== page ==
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Ascending the snowfield on Thunderbird's north ridge. So long as the snow has not frozen hard overnight, it could be done comfortably in trail runners. But the precipice below the run-out is good motivation to wear crampons.

Notes for next time: Gear, logistics, & snow travel || Glacier Divide Route

For my next trip on the Glacier Divide Route, what should I remember from this past one? Logistics The drive to Glacier National Park from Colorado is intimidating — about 15 hours, depending on the final destination. But it wasn’t terrible, and it’s eye-opening to know that I can reach Glacier in 1.5 days even if I’m […]

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An oriented map, done in a few different ways. Normally I rotate the bezel to TN/0 degrees, then line up the edge of my compass (or the meridian lines inside the bezel) with the edge of the map. As a cheat, you can use grid lines on the map, but this will be slightly less accurate.

Map & Compass: Adjust for declination & orient the map

Backcountry navigation is an art. The basics can be learned quickly, like dead reckoning, reading a map, and using an altimeter watch. But extensive practice is necessary to seamlessly and flawlessly apply these skills in the field, especially when under duress or in challenging situations, like off-trail in a heavily forested area with rolling hills. […]

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A screenshot from CalTopo, of the Kings Canyon High Basin Route displayed on the USGS 7.5-minute layer

The future of CalTopo || Interview with founder Matt Jacobs

For several years my go-to platform for topographical maps and imagery has been CalTopo. It has fully replaced — and far surpassed — National Geographic’s TOPO! desktop software, which was discontinued in 2012 and is no longer supported by NG; and, overall, its trip-planning features are unmatched by other online platforms and apps. I use CalTopo most often […]

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Alaska's Arctic Coast gave me reason to learn to use GPS. In this featureless and frigid landscape, a GPS was faster and more reliable than map-reading and dead-reckoning.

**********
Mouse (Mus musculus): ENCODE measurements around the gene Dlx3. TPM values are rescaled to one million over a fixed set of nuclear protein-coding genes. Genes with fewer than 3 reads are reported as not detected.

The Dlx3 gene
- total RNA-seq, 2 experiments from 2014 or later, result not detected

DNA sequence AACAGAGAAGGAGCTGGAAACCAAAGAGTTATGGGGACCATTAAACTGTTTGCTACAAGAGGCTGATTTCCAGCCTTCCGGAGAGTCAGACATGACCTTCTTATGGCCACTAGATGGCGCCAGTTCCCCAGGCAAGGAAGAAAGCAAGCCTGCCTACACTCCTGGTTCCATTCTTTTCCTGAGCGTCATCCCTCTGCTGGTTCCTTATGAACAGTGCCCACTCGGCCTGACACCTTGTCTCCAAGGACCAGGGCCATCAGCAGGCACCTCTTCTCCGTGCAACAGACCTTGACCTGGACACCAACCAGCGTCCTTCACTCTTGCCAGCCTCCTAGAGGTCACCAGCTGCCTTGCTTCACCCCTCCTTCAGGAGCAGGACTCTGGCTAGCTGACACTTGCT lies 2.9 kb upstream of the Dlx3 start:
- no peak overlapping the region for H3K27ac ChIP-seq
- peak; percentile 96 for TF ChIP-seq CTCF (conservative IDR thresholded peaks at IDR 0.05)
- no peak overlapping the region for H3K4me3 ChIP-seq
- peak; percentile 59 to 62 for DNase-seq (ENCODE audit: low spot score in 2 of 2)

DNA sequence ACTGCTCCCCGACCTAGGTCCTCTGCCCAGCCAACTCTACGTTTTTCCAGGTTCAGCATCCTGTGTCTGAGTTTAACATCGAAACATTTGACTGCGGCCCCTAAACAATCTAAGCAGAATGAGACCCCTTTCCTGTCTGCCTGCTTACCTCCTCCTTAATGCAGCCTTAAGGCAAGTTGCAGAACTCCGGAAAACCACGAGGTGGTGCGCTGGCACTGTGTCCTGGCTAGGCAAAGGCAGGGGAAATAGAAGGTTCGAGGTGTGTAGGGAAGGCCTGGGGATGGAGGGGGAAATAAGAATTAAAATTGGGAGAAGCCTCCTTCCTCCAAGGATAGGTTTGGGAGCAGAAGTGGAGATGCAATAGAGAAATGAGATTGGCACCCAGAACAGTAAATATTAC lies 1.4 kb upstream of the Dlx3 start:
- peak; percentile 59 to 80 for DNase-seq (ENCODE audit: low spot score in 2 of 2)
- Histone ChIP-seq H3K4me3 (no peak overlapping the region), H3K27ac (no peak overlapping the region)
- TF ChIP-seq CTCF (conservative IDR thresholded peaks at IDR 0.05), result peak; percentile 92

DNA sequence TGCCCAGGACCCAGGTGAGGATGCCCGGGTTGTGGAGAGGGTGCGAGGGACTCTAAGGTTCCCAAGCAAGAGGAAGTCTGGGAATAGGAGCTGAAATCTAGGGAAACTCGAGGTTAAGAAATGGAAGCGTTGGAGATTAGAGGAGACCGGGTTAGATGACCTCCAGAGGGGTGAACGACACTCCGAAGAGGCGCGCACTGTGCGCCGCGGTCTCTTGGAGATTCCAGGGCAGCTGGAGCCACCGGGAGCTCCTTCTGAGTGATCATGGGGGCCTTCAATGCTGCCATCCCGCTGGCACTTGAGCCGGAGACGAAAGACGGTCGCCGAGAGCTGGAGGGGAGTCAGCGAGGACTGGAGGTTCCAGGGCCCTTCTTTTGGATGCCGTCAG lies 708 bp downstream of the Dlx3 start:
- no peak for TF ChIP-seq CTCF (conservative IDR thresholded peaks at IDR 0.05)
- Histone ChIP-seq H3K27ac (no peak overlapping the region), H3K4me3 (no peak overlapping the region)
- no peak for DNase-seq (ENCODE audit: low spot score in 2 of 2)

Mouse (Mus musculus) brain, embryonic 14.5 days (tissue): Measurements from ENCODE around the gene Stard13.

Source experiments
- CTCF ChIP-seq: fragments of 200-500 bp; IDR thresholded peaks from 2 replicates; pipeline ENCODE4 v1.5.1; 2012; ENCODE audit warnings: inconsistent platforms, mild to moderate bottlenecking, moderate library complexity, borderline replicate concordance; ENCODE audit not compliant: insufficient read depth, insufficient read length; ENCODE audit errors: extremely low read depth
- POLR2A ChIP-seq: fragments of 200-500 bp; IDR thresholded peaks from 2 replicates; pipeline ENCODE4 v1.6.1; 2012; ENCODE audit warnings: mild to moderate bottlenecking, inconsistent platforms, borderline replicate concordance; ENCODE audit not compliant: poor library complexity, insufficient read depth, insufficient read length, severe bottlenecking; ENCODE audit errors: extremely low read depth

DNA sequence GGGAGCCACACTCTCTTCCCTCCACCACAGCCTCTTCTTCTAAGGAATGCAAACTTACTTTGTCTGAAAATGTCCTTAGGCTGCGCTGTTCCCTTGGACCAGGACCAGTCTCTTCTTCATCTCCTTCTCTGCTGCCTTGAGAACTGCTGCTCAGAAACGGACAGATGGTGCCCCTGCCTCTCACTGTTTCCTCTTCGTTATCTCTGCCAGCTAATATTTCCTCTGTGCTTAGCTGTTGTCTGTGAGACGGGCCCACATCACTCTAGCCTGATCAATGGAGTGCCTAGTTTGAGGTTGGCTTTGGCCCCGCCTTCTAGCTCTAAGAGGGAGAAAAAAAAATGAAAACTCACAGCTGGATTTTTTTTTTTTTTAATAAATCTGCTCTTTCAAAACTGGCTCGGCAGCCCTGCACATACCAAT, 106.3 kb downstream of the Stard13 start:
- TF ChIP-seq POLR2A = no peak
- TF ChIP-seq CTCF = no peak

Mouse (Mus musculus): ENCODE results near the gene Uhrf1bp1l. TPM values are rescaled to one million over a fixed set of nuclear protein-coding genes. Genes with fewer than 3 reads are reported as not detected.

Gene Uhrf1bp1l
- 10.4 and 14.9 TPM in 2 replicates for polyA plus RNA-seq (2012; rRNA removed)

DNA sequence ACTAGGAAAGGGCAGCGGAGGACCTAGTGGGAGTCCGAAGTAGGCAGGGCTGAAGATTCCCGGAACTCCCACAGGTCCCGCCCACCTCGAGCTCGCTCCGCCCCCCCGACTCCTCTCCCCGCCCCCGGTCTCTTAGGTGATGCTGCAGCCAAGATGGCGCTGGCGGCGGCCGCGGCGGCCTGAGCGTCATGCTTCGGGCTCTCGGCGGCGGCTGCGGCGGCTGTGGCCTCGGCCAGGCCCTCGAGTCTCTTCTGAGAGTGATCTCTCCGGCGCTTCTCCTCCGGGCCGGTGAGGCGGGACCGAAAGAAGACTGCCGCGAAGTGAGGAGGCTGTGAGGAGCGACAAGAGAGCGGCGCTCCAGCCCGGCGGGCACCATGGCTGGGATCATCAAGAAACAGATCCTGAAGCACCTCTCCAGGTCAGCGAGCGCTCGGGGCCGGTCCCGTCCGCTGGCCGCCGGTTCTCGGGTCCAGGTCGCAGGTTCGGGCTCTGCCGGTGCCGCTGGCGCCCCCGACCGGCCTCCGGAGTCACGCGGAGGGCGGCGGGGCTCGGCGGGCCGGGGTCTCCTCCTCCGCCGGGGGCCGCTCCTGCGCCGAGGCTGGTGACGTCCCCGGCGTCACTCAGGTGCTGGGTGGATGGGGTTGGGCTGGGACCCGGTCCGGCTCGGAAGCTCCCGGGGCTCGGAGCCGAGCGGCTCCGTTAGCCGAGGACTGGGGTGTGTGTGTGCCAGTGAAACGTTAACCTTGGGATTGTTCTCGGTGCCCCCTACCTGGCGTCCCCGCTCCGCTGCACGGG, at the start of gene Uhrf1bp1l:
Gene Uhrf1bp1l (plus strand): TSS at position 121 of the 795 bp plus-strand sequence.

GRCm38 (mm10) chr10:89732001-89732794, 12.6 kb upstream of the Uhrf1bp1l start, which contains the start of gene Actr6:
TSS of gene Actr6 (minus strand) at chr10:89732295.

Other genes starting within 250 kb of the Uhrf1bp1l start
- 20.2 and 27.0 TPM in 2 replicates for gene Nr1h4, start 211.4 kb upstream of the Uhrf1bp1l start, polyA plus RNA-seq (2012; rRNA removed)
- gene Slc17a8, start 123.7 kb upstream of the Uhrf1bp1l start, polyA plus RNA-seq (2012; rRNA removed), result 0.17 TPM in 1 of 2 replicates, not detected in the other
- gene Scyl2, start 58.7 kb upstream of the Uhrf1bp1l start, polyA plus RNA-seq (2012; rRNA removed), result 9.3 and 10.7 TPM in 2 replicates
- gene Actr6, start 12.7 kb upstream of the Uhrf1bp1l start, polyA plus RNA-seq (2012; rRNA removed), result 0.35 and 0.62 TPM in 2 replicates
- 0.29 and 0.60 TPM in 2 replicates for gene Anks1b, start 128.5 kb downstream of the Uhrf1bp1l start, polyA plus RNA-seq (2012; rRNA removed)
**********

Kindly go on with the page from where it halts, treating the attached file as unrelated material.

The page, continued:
Characteristics of an expert navigator: Part II — Proficiency in the understanding and uses of tools

This post is part of a series on the characteristics of expert navigators. I’d recommend first reading the Introduction and Part I, and then returning to this latest installment. Within a few days of starting my Appalachian Trail thru-hike in 2002, I began dead-reckoning using my watch and the Databook. With surprising accuracy, I now had […]

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A powerful combination -- detailed maps, a timepiece, an altimeter, and a magnetic compass with adjustable declination and global needle.

Characteristics of an expert navigator: Part I — Equipped with proper tools

This is Part I of a series on the characteristics of an Expert Navigator. Read the Introduction. More installments are forthcoming. Every “Ten Essentials” list I’ve seen has included a map and compass, and modern versions sometimes also include a GPS. If only the first characteristic of an expert navigator — being equipped with proper […]

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observation-peak-pass

Characteristics of an expert navigator: Introduction

Learning how to navigate was one of the most important and liberating skills that I have developed as a backpacker. On my earliest trips, when my navigation skills were at best rudimentary, I was unable to safely or confidently leave the security of obvious footpaths, foolproof blazes, and accurate signage. I also struggled to reliably […]

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